Demonstration of Low-Density, High-Performance Operation of Sustained Spheromaks and Favorable Scalability toward Compact, Low-Cost Fusion Power Plants
The University of Washington will advance the technical viability of a novel method, Imposed-Dynamo Current Drive (IDCD), for sustaining and heating spheromak plasmas as the basis of compact, low-cost fusion power plants. A traditional tokamak fusion reactor has a toroidal confinement area, similar shape to a donut, with a hole in the middle. The spheromak reduces the size of the hole as much as possible, resulting in a spherical plasma shape similar to a cored apple. IDCD can efficiently couple large amounts of power to the plasma at much lower costs relative to other methods of higher-frequency plasma heating. The proposed R&D aims to achieve spheromak ion and electron temperatures > 100 eV during sustainment on an existing experimental prototype. Other R&D activities include computational tasks to support both the scientific and engineering design of next-step prototypes with higher fusion performance. This project will increase the technological readiness level of this lower-cost fusion concept to encourage further development toward commercial fusion energy with both public and private support.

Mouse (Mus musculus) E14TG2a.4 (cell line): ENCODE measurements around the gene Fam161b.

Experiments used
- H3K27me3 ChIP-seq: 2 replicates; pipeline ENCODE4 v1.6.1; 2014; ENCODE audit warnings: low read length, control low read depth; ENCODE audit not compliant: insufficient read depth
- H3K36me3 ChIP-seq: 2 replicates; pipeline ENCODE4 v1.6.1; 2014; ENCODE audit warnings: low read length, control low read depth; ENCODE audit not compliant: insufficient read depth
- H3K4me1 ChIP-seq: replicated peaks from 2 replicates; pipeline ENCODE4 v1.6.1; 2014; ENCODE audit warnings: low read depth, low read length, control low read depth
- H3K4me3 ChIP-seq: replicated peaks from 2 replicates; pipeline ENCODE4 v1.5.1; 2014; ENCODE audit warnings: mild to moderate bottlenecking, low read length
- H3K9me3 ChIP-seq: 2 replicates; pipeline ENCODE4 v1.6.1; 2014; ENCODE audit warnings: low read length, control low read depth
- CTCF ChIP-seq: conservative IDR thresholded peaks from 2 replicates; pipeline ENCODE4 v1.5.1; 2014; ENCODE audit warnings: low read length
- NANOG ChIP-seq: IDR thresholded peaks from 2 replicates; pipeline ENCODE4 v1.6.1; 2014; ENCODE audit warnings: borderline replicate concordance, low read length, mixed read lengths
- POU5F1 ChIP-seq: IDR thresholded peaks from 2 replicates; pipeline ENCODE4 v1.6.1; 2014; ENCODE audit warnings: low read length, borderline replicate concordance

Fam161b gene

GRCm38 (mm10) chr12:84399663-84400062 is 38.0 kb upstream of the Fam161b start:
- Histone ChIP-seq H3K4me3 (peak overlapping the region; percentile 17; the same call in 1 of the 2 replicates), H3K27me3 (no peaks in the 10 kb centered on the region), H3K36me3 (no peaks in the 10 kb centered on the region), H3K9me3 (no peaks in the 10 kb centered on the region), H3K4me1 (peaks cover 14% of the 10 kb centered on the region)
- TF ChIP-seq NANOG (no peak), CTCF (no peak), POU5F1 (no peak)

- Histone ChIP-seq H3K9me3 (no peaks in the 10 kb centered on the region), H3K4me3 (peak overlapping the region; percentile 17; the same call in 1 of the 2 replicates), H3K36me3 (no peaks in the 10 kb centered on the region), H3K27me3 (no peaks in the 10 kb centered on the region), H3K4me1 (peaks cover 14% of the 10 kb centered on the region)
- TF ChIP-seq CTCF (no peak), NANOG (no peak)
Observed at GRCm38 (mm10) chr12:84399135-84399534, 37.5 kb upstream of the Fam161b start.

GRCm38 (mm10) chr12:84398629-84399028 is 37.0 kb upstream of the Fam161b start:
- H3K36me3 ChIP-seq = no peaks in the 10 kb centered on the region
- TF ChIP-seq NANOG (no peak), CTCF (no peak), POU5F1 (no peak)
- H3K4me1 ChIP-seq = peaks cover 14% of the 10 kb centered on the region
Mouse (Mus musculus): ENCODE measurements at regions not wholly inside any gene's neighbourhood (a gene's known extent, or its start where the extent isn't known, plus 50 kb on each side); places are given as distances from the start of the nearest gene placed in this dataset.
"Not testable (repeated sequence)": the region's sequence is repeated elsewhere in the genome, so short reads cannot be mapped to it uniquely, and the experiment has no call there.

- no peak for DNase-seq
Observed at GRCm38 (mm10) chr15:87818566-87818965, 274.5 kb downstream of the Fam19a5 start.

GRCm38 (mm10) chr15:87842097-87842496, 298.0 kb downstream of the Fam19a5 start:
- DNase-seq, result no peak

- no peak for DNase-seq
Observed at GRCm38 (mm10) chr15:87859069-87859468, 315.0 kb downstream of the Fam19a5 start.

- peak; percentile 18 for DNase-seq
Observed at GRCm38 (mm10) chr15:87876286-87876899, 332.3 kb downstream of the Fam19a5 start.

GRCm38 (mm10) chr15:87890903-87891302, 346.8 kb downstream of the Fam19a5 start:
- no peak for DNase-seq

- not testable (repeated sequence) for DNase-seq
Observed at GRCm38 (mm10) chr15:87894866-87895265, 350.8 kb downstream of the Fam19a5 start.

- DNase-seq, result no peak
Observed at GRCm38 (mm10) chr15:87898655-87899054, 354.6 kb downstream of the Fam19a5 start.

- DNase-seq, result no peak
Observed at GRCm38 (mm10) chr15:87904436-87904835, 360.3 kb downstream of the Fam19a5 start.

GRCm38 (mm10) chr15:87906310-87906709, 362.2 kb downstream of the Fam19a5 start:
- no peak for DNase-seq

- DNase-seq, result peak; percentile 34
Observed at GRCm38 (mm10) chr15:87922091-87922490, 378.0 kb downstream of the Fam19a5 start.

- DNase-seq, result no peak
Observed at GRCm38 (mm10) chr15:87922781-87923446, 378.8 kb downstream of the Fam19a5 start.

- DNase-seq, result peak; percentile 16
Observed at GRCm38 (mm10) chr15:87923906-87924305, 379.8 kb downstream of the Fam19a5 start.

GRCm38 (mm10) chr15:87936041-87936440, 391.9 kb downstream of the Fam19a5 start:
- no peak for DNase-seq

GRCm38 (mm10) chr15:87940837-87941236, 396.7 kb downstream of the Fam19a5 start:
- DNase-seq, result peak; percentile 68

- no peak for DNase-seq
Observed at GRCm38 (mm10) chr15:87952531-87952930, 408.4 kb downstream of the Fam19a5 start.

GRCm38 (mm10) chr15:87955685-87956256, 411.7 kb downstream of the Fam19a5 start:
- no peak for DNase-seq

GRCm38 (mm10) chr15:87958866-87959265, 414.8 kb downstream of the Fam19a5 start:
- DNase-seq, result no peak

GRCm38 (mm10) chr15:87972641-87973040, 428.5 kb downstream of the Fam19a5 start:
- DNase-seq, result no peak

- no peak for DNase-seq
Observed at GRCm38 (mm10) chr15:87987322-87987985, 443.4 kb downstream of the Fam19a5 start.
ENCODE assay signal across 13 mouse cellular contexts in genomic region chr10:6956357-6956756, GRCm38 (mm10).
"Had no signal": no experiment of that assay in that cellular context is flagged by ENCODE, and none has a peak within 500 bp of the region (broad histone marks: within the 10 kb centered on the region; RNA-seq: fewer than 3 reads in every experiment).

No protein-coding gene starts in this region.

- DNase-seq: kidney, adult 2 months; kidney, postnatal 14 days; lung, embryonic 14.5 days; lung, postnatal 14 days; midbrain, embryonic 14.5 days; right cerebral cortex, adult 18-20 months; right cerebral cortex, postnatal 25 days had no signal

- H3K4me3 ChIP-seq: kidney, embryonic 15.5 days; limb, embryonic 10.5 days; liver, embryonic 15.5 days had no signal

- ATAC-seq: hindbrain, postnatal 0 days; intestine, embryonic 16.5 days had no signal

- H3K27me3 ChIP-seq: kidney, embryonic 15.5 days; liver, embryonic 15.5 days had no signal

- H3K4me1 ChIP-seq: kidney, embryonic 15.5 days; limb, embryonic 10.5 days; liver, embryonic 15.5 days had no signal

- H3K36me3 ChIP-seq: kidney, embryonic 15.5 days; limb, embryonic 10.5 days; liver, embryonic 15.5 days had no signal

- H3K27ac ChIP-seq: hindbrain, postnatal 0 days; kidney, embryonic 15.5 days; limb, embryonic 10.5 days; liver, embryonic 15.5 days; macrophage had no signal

Accelerating and lowering the costs of fusion development and eventual deployment will enable fusion energy to contribute to:
Fusion energy will ensure the U.S.’s technological lead and energy security.
Fusion energy will improve our chances of meeting growing global clean-energy demand and realizing cost-effective, net-zero carbon emissions, while minimizing pollution and avoiding long-lived radioactive waste.
As a disruptive technology, fusion energy will likely create new markets, opportunities, and export advantages for the U.S.